Choose Your Bias

Everyone of us carries with us a bias.

It’s not our fault. We are not bad people for having a bias. In fact, most of us have a swirl of biases spinning inside of us. Everyone is given a bias from the family one emerges from. And underneath that, is a cultural bias that provides the bed of bias that you receive.

There’s simply no way around it.

When you emerge from your mother’s womb, presuming you are an actual human being, you begin to pick up the messages from the world in which you live about the nature of existence, or as I like to say, the “lay of the land.” It goes with the territory of being a human being.

While everyone is given a bias, the question is “are you aware of what your bias is?” And the answer to that question makes all the difference.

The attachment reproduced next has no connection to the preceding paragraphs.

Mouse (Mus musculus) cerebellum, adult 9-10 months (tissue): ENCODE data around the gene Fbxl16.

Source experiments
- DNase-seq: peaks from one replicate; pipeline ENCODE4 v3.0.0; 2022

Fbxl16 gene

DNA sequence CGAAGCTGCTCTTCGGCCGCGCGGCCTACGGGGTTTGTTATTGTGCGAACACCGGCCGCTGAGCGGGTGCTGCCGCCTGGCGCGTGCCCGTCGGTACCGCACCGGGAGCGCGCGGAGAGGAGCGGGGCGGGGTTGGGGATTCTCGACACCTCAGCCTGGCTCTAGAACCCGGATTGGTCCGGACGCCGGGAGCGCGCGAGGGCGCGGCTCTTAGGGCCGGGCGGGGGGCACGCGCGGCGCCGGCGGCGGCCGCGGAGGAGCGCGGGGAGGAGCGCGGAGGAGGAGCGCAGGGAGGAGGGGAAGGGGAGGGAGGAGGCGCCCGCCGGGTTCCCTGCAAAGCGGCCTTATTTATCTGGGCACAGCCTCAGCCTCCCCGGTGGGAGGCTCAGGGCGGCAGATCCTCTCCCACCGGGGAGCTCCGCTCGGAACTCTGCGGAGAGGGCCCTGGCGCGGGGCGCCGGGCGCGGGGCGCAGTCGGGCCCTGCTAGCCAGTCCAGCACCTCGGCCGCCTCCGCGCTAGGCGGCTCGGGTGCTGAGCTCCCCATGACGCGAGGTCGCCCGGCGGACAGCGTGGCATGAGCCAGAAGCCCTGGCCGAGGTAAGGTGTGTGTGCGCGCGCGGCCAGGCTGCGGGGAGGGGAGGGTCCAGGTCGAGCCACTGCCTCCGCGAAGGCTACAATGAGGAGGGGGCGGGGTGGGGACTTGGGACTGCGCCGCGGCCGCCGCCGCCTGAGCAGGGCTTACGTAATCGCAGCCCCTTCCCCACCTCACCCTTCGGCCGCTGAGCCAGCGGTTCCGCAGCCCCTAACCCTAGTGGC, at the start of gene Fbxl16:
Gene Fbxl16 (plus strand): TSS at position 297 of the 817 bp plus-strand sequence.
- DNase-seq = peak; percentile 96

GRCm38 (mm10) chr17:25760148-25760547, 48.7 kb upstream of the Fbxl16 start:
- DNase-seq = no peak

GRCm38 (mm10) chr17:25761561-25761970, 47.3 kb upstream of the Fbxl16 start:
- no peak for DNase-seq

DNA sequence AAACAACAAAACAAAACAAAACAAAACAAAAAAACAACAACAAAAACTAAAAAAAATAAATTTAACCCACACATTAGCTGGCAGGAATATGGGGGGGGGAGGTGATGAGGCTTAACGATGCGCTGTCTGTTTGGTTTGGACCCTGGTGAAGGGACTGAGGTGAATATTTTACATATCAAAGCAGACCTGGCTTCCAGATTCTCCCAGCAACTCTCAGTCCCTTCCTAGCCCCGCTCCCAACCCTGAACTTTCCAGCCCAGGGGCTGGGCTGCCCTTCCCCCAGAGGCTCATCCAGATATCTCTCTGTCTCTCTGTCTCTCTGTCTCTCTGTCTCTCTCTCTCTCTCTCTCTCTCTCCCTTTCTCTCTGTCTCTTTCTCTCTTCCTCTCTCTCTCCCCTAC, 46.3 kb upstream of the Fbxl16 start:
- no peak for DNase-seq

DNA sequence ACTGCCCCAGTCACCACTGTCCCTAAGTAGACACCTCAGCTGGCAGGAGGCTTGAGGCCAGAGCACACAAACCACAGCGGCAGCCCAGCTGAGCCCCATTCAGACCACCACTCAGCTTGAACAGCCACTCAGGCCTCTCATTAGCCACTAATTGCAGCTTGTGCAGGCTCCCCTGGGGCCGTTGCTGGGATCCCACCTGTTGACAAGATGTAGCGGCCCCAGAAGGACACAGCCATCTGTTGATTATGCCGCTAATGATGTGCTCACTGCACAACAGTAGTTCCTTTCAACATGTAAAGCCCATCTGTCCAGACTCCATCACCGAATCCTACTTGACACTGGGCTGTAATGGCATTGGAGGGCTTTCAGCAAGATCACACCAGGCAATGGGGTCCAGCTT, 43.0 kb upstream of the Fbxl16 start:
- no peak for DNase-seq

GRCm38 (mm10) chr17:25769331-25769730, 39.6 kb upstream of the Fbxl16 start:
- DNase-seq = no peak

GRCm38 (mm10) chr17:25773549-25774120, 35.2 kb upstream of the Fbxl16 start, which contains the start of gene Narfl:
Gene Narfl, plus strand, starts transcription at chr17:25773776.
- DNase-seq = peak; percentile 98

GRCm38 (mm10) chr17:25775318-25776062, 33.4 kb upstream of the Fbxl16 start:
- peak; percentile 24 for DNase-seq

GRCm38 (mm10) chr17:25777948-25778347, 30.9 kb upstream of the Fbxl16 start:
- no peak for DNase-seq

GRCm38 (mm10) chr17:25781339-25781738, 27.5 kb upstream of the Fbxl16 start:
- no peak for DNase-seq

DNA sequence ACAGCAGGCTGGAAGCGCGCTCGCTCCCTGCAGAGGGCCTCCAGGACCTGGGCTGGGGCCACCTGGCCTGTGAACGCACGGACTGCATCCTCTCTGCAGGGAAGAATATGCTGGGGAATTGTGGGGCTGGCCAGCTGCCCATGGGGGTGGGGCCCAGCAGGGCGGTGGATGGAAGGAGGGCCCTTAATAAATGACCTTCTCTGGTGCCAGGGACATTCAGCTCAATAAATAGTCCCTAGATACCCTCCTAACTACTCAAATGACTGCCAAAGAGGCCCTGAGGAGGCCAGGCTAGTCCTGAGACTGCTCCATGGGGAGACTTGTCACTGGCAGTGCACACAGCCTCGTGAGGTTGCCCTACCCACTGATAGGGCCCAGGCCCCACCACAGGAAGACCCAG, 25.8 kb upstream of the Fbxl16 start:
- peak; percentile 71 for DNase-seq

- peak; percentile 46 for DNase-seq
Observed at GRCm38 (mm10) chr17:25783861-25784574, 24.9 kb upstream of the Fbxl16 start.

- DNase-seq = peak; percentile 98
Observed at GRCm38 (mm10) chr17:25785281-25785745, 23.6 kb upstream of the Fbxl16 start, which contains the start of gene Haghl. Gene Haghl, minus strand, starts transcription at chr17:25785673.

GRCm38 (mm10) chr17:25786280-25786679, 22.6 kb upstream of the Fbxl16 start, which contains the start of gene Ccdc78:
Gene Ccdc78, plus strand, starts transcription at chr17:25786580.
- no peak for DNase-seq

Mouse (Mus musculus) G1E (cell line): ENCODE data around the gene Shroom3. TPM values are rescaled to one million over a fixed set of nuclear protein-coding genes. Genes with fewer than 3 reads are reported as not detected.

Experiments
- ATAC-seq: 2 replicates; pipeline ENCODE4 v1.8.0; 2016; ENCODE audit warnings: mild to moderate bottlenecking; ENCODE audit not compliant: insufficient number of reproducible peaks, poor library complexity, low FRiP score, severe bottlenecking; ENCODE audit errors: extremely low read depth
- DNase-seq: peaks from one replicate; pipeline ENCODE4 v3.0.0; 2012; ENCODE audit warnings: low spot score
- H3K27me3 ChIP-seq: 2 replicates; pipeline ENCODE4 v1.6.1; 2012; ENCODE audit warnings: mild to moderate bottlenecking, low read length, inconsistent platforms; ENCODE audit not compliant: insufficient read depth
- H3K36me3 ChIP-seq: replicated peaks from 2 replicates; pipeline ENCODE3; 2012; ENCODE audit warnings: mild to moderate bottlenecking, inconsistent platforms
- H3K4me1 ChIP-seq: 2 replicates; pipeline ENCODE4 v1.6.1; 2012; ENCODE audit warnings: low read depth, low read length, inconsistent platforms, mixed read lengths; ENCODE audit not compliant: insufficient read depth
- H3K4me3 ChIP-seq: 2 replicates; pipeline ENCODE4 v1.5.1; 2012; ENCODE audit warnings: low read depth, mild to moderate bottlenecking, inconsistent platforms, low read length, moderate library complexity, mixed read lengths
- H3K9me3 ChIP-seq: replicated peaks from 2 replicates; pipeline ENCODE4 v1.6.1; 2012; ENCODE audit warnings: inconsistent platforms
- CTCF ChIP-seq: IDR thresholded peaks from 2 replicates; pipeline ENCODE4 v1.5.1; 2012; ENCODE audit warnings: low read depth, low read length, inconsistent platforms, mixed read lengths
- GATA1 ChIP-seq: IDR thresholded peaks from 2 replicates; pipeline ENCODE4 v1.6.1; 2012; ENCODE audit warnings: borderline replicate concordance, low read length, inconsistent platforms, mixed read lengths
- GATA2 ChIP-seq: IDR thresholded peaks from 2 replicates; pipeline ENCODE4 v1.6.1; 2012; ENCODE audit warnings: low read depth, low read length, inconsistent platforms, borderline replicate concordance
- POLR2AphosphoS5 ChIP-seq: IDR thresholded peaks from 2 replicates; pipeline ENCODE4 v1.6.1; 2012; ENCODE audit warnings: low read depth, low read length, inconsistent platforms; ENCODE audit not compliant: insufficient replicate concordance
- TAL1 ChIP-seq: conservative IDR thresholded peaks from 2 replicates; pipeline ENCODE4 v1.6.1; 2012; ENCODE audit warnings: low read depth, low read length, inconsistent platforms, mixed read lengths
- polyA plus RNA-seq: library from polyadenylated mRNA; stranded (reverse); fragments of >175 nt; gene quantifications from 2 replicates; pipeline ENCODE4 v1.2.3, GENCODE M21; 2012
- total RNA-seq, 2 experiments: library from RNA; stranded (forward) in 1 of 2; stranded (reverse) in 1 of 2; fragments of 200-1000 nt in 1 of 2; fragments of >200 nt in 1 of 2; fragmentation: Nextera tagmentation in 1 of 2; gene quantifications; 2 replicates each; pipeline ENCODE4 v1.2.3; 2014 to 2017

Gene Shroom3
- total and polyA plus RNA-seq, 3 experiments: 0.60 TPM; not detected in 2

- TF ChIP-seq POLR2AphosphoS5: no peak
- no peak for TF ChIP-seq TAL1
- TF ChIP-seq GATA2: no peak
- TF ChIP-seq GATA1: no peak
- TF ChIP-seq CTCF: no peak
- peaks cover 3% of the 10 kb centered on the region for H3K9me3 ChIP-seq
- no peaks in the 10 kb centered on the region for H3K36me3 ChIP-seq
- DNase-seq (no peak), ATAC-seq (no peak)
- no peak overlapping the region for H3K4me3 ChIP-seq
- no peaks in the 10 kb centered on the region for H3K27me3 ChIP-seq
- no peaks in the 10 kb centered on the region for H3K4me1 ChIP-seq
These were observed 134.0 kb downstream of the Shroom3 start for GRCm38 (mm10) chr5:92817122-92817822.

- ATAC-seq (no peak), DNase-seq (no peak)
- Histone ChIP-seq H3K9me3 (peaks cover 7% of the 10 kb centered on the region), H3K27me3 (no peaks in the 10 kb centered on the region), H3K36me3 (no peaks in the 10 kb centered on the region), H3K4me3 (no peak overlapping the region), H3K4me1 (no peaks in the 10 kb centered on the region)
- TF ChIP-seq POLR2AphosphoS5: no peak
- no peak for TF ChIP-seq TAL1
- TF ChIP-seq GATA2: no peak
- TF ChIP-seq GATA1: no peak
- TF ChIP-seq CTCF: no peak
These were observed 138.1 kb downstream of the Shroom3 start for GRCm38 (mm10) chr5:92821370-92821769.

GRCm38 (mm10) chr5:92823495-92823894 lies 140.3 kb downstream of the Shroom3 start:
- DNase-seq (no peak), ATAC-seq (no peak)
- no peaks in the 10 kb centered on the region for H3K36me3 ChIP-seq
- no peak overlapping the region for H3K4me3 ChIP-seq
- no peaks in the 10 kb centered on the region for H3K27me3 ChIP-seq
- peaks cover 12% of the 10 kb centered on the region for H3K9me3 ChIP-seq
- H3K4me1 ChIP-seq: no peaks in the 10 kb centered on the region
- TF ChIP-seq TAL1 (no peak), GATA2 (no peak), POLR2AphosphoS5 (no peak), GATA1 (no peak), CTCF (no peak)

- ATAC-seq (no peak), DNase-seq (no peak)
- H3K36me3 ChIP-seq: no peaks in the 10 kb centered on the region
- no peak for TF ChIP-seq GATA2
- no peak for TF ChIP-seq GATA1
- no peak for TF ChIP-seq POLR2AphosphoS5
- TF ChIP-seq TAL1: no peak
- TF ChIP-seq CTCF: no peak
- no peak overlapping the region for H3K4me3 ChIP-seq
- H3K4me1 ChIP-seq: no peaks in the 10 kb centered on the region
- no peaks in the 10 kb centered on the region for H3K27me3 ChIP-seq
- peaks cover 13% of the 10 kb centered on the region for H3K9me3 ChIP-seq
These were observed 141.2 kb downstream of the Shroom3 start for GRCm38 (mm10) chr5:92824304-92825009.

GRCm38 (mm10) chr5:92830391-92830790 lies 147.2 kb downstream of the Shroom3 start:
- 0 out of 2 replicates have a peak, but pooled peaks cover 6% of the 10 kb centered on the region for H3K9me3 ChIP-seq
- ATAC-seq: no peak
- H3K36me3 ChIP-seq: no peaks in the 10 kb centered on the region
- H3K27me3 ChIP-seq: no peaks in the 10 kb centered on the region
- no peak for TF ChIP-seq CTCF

News Flash. Breaking News: Most people are not aware of their bias.

Bias is generally assumed. Like a fish swims in water unknowingly, you operate out of your bias. One inherits it from your mother, father, or other sponsoring people in your young life. When you move around in your neighborhood, in your schools, your church, or other social groupings, there is a bias that is floating in the air. It has to do with the values you hold dear, the assumptions you make about what is of value, or not, notably what is to be avoided, even shunned.

There also tends to be some parameters placed initially on valuing our kin, folks like us. That sense of “family ties” can extend to other identifications like neighborhoods, school teams, states (I lived in Texas for a decade), and even extended to our native country. This is our native identification which simply happens. It helps to form our sense of who I am.